US cities would be so overwhelmed by a dirty bomb or nuclear bomb attack that they would invariably rely upon the federal government for recovery, but agencies like the Federal Emergency Management Agency (FEMA) have not yet completed their planning for delivering such assistance, congressional investigators warned.
Continue reading Recovery From Dirty Bomb Would Fall on Feds – But Are They Ready?
Tornadoes create risks that differ in key ways from those in a hurricane area. Cancer Treatment Centers of America showcases a study BC/DR plan for dealing with tornadoes.
Business and technology environments are more complex than ever and the reliance on information technology is firmly entrenched in the success factors of most organizations. Being prepared to respond to situations – both planned and unexpected – that threaten to disrupt essential business systems and processes, is a major corporate concern.
The Business Continuity Institute (BCI) has produced two new Business Continuity training DVDs:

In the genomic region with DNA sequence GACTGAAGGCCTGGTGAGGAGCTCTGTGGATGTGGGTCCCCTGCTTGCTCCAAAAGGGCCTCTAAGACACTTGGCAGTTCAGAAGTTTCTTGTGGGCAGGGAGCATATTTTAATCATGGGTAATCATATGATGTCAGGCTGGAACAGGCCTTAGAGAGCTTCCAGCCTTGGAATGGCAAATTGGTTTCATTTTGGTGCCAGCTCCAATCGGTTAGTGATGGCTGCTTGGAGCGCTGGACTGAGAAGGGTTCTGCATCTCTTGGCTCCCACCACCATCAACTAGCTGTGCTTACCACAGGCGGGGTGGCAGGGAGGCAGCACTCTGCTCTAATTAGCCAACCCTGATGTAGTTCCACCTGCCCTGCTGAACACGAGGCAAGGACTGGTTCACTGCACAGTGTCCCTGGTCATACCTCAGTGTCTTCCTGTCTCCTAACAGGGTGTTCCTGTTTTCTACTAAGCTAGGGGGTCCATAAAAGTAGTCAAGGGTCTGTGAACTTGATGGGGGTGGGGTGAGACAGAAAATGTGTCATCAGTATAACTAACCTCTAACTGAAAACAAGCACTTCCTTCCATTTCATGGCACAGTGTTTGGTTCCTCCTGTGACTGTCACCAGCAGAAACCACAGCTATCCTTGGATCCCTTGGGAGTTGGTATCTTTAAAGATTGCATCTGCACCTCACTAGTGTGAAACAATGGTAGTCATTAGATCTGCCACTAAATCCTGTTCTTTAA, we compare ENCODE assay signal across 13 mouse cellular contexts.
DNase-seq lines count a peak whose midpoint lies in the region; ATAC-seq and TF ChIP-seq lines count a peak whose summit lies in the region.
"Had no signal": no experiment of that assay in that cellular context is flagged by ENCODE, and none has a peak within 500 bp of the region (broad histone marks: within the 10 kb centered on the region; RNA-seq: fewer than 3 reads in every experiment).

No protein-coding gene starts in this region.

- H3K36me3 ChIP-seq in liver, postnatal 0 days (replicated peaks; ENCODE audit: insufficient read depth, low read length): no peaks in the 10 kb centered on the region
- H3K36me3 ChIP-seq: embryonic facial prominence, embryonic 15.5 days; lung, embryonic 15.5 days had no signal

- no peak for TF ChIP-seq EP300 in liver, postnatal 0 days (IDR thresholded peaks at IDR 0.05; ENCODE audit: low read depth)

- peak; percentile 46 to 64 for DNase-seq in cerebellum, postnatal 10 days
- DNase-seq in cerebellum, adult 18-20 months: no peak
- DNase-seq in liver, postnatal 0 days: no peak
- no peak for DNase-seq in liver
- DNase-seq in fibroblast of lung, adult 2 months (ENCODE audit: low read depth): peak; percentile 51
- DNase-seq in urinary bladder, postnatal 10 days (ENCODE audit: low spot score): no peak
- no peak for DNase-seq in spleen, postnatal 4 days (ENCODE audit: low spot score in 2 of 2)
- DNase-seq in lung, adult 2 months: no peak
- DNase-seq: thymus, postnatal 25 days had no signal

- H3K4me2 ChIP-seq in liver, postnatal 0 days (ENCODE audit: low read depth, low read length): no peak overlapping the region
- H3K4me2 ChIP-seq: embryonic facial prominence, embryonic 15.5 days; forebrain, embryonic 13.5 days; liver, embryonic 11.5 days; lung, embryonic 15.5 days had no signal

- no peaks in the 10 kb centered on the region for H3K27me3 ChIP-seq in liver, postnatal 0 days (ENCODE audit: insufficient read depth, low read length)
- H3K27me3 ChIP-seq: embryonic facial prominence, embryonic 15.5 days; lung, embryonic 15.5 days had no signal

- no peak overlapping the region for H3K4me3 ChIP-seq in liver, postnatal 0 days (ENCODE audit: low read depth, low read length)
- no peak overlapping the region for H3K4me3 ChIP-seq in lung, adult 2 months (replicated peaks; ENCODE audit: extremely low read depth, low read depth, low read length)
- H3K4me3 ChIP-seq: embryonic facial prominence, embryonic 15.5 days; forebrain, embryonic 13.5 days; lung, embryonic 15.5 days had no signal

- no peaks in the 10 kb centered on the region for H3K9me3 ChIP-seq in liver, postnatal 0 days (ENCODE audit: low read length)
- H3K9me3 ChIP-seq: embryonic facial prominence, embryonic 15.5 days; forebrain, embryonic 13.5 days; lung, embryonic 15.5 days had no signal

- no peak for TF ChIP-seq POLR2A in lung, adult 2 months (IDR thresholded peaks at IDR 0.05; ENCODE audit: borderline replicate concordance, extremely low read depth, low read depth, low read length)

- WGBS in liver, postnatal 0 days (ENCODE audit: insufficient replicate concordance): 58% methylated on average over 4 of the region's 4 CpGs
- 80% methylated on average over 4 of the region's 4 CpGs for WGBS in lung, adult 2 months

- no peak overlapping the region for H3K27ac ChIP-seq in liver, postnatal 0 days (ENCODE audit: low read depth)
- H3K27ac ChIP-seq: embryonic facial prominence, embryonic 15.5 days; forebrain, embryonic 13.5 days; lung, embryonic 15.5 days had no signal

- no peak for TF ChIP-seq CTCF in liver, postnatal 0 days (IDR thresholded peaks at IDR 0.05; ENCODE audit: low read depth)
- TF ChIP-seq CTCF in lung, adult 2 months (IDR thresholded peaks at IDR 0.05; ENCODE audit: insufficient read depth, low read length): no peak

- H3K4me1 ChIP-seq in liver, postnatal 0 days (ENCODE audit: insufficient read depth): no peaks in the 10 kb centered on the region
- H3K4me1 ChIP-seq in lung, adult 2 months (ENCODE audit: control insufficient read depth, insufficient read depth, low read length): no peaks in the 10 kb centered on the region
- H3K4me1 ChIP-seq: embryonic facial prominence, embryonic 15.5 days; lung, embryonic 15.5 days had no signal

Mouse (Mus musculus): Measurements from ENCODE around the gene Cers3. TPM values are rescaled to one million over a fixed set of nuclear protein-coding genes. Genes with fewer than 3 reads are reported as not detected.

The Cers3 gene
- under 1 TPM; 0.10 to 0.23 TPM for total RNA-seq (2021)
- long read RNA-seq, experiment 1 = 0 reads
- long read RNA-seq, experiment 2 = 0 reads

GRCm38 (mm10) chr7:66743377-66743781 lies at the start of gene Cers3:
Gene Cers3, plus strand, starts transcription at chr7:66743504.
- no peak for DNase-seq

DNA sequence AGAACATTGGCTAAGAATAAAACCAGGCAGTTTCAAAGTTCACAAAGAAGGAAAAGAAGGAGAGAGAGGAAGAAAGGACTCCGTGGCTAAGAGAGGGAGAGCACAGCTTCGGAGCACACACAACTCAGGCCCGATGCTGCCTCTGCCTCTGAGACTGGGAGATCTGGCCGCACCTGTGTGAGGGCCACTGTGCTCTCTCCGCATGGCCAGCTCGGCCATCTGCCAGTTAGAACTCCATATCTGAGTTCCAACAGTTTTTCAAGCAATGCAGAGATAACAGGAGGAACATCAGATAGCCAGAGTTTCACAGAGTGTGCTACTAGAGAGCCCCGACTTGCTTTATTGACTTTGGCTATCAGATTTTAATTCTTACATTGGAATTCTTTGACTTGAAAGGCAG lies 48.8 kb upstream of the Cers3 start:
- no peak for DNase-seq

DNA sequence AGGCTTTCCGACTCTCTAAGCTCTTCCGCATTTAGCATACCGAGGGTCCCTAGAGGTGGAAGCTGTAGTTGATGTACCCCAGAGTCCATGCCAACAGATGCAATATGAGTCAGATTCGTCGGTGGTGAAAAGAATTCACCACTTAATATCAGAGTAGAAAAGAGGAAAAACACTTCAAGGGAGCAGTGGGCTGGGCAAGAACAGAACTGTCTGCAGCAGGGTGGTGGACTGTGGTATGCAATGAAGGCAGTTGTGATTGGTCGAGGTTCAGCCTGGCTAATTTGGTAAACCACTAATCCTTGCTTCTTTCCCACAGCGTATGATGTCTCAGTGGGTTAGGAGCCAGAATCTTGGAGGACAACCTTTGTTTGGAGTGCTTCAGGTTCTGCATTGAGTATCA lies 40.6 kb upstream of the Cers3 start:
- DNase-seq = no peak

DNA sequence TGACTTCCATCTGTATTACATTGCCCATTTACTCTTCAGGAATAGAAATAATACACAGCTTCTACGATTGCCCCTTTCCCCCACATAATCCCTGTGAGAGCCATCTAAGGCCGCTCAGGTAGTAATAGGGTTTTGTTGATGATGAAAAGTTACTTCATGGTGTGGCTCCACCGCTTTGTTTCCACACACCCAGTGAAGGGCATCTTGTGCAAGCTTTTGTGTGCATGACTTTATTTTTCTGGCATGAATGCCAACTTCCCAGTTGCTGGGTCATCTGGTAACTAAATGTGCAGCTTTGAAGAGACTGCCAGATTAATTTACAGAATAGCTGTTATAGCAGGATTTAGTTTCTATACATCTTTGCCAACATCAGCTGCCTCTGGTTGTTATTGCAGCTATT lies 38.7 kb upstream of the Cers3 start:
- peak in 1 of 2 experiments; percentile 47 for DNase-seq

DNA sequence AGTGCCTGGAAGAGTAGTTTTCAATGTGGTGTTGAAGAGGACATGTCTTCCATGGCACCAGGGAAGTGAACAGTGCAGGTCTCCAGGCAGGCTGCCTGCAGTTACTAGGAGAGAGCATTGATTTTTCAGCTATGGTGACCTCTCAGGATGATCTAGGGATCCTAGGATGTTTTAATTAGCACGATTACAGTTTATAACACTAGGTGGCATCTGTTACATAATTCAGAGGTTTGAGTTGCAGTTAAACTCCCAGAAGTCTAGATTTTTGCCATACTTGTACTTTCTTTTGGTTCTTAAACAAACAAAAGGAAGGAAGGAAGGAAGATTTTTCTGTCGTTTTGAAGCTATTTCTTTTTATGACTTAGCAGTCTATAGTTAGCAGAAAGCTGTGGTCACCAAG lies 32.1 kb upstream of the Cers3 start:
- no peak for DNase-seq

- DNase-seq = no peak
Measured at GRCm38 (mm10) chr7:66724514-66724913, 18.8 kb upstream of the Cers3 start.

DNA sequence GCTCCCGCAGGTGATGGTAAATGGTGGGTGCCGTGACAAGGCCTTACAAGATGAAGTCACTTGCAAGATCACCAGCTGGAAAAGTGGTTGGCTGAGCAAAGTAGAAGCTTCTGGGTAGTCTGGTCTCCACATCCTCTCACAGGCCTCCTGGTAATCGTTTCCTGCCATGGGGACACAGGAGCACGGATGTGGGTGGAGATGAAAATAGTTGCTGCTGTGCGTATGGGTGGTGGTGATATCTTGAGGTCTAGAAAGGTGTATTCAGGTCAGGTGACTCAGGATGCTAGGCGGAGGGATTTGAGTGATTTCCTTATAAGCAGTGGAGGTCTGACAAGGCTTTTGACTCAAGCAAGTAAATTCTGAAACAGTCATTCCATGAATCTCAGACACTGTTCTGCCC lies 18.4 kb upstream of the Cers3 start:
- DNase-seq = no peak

Practice Makes Perfect: exercising made easy – a comprehensive guide to exercising Business Continuity plans
Understanding Your Business: How to do a Business Impact Analysis.
Congratulations — you’ve been assigned to implement your firm’s disaster recovery plan. Data backed up offsite? Check. Distributed data center? Check. Recovery procedures tested? Check. What’s missing? People.
This primer (compiled from articles in CSO magazine) explains the basic concepts of business continuity planning and also directs you to more CSO magazine resources on the topic.
There are two things that are obvious about disaster recovery (DR) testing: everybody with a DR plan should test, and most don’t test frequently enough.
Your hard drive might crash. Thieves might steal your laptop at a café. You might realize on Friday that you desperately need the now-departed Wednesday version of an important document that you significantly altered on Thursday.
A new security assessment of the nation’s private-sector computer networks from the Department of Homeland Security says some of the most worrisome vulnerabilities reflect the open structure of the Internet itself.